Much of parliament’s work is done by select committees, in both the Lords and the Commons. Many people are aware of their inquiries and reports – like the Public Accounts Committee’s exposé of industrial-scale tax avoidance. But what remains largely invisible to the public is the continuous scrutiny running across every aspect of government activity that select committees perform in their weekly meetings.
And sometimes we come across huge issues which have simply fallen beneath the radar. One such is the complete absence of guarantees of the rights for the 3 million EU citizens who will obtain settled status.
There’s been much public and parliamentary focus on the registration process including who can register as settled, how to get past the frequently crashing website, how people will know that they must register, the fee imposed and then reimbursed.
But there’s been no such focus on what you actually get once you’re in this new category of EU settler – and whether any of the rights will be guaranteed by law.
The government website reassuringly asserts that “the rights and status of EU, EEA and Swiss citizens living in the UK will remain the same until 30 June 2021”. And that “if you apply to the EU settlement scheme successfully, you’ll be able to continue living and working in the UK after 30 June 2021”.
“The new clause will place a duty on the government to reinstate each and every right”
But the Joint Committee on Human Rights’ scrutiny reveals that while the immigration and social security coordination (EU withdrawal) bill is completely unequivocal in stripping away the existing status of the 3 million EU citizens living in the UK, it is silent on the rights that go with this new status of settled EU citizen.
Currently, EU citizens broadly have all the rights of UK citizens including being able to send their children to school, to use the NHS, to go to uni, to claim benefits, the right to work and move in and out of the country freely. The bill gives the government power to grant the settled EU citizens any or all of these rights by statutory instrument. But there are two major problems here.
First, there is no duty on the government to give settled EU citizens any of the rights that they have now and which the bill removes. There’s a power, but no obligation. And second, what rights will they get? Will they be exactly the same as they have now or might they be different? The bill says nothing about this.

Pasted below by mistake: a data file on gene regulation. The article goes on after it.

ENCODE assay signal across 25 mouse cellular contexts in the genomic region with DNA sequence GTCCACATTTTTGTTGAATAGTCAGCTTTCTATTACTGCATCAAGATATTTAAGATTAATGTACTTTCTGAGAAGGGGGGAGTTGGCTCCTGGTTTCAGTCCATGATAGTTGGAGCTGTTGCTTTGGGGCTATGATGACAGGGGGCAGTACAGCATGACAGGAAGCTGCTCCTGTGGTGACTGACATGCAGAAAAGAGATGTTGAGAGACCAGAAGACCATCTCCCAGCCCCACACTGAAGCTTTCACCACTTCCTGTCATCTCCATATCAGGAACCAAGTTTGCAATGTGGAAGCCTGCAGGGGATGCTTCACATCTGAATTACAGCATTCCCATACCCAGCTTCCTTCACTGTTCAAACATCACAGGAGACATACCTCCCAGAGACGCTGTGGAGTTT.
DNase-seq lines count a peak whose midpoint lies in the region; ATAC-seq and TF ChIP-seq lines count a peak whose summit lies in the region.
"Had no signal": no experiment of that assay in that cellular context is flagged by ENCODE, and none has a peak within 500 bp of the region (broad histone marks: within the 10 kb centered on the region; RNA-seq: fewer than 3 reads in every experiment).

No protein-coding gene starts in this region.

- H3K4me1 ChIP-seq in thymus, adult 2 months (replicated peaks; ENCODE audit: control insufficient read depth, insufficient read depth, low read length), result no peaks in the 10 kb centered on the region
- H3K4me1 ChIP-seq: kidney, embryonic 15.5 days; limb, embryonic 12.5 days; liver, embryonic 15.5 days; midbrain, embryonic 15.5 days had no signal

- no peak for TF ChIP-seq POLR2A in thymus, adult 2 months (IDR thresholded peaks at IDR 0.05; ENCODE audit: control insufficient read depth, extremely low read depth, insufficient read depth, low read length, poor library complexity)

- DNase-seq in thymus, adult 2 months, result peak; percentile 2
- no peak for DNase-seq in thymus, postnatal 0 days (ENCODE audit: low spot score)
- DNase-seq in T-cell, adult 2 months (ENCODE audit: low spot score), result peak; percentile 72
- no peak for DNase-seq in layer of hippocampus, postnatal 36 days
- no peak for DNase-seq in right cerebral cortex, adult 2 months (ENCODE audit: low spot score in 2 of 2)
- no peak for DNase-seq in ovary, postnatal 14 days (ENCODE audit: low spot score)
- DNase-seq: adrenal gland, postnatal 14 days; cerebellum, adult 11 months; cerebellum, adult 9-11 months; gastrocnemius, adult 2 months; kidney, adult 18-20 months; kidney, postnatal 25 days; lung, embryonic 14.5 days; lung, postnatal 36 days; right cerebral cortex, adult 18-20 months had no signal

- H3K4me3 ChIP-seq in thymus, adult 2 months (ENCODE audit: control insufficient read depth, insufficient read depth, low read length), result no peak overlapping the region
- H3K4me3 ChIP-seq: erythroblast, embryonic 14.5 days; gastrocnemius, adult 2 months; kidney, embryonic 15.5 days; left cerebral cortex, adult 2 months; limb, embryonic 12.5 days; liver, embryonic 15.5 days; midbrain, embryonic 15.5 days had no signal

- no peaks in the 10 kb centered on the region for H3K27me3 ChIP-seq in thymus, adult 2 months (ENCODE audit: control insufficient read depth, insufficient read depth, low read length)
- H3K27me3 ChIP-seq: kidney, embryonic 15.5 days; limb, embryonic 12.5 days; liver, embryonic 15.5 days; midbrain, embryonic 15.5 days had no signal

The immigration and social security coordination (EU withdrawal) bill has already been through deep scrutiny in its committee stage, including the issue of trying to protect EU citizens from the evident and woeful failures which afflicted the Windrush settlement scheme. But the problem of the absence of rights for settled EU citizens only surfaced in the deliberations of the Joint Committee on Human Rights as we gave it the routine scrutiny we undertake to check every bill’s human rights implications.
It’s not acceptable that while you lose rights by law, their reinstatement depends on ministerial assurances of future action and soothing words on a government website.
Fortunately, the Human Rights Committee has the support of a team of top-notch legal advisers. They spotted this gaping hole and were on hand to draft a new clause for the bill which will place a duty on the government to reinstate each and every right that EU citizens in this country currently have. As a joint committee of both houses, our members can advance this in both the Commons and Lords stages of the bill.
And committees are also on hand to scrutinise the statutory instruments which will be needed from the Home Office, the Department for Work and Pensions, the Education Department and many others. Currently, the estimates are that Brexit will require the government to bring forward up to 1,000 new SIs. I suspect it might be many more.
But, in any event, each one will come under the eagle eyes of our select committees. As we aim to guarantee the rights of EU citizens, we can certainly guarantee more work for clerks and members of select committees and their legal advisers.